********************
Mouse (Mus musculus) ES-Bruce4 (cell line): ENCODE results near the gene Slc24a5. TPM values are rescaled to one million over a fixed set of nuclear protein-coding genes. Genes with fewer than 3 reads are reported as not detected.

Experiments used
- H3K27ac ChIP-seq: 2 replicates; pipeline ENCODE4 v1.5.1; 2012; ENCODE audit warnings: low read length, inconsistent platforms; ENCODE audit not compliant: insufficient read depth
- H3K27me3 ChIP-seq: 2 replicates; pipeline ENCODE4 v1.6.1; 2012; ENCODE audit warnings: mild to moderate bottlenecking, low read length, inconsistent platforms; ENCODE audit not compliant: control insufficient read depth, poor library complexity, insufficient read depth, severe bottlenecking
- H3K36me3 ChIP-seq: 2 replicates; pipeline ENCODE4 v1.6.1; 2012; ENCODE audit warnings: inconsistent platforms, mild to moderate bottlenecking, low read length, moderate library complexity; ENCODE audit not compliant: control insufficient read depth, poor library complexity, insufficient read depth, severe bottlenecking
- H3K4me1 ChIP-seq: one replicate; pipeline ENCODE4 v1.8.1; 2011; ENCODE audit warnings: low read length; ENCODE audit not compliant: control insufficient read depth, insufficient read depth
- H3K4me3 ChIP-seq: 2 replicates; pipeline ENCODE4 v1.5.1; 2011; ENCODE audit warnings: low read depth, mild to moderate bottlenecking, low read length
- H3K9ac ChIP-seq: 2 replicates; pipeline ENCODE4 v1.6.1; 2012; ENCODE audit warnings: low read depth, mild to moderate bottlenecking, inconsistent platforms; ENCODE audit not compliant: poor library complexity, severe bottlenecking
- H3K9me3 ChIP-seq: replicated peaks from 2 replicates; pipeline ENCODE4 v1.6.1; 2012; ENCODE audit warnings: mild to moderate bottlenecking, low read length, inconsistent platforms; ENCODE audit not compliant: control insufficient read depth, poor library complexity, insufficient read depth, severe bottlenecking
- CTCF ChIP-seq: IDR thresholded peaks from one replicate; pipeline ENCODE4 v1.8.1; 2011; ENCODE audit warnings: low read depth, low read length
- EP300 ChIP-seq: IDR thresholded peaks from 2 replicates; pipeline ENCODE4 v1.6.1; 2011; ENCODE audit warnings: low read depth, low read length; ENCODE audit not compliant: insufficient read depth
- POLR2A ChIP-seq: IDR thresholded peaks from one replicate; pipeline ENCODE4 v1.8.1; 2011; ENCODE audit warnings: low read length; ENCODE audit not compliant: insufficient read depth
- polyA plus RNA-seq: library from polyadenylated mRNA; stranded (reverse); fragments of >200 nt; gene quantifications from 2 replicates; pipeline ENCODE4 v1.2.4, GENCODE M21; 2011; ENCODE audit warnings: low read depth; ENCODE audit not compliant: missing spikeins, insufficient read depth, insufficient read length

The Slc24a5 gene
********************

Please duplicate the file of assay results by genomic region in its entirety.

Mouse (Mus musculus) ES-Bruce4 (cell line): ENCODE results near the gene Slc24a5. TPM values are rescaled to one million over a fixed set of nuclear protein-coding genes. Genes with fewer than 3 reads are reported as not detected.

Experiments used
- H3K27ac ChIP-seq: 2 replicates; pipeline ENCODE4 v1.5.1; 2012; ENCODE audit warnings: low read length, inconsistent platforms; ENCODE audit not compliant: insufficient read depth
- H3K27me3 ChIP-seq: 2 replicates; pipeline ENCODE4 v1.6.1; 2012; ENCODE audit warnings: mild to moderate bottlenecking, low read length, inconsistent platforms; ENCODE audit not compliant: control insufficient read depth, poor library complexity, insufficient read depth, severe bottlenecking
- H3K36me3 ChIP-seq: 2 replicates; pipeline ENCODE4 v1.6.1; 2012; ENCODE audit warnings: inconsistent platforms, mild to moderate bottlenecking, low read length, moderate library complexity; ENCODE audit not compliant: control insufficient read depth, poor library complexity, insufficient read depth, severe bottlenecking
- H3K4me1 ChIP-seq: one replicate; pipeline ENCODE4 v1.8.1; 2011; ENCODE audit warnings: low read length; ENCODE audit not compliant: control insufficient read depth, insufficient read depth
- H3K4me3 ChIP-seq: 2 replicates; pipeline ENCODE4 v1.5.1; 2011; ENCODE audit warnings: low read depth, mild to moderate bottlenecking, low read length
- H3K9ac ChIP-seq: 2 replicates; pipeline ENCODE4 v1.6.1; 2012; ENCODE audit warnings: low read depth, mild to moderate bottlenecking, inconsistent platforms; ENCODE audit not compliant: poor library complexity, severe bottlenecking
- H3K9me3 ChIP-seq: replicated peaks from 2 replicates; pipeline ENCODE4 v1.6.1; 2012; ENCODE audit warnings: mild to moderate bottlenecking, low read length, inconsistent platforms; ENCODE audit not compliant: control insufficient read depth, poor library complexity, insufficient read depth, severe bottlenecking
- CTCF ChIP-seq: IDR thresholded peaks from one replicate; pipeline ENCODE4 v1.8.1; 2011; ENCODE audit warnings: low read depth, low read length
- EP300 ChIP-seq: IDR thresholded peaks from 2 replicates; pipeline ENCODE4 v1.6.1; 2011; ENCODE audit warnings: low read depth, low read length; ENCODE audit not compliant: insufficient read depth
- POLR2A ChIP-seq: IDR thresholded peaks from one replicate; pipeline ENCODE4 v1.8.1; 2011; ENCODE audit warnings: low read length; ENCODE audit not compliant: insufficient read depth
- polyA plus RNA-seq: library from polyadenylated mRNA; stranded (reverse); fragments of >200 nt; gene quantifications from 2 replicates; pipeline ENCODE4 v1.2.4, GENCODE M21; 2011; ENCODE audit warnings: low read depth; ENCODE audit not compliant: missing spikeins, insufficient read depth, insufficient read length

The Slc24a5 gene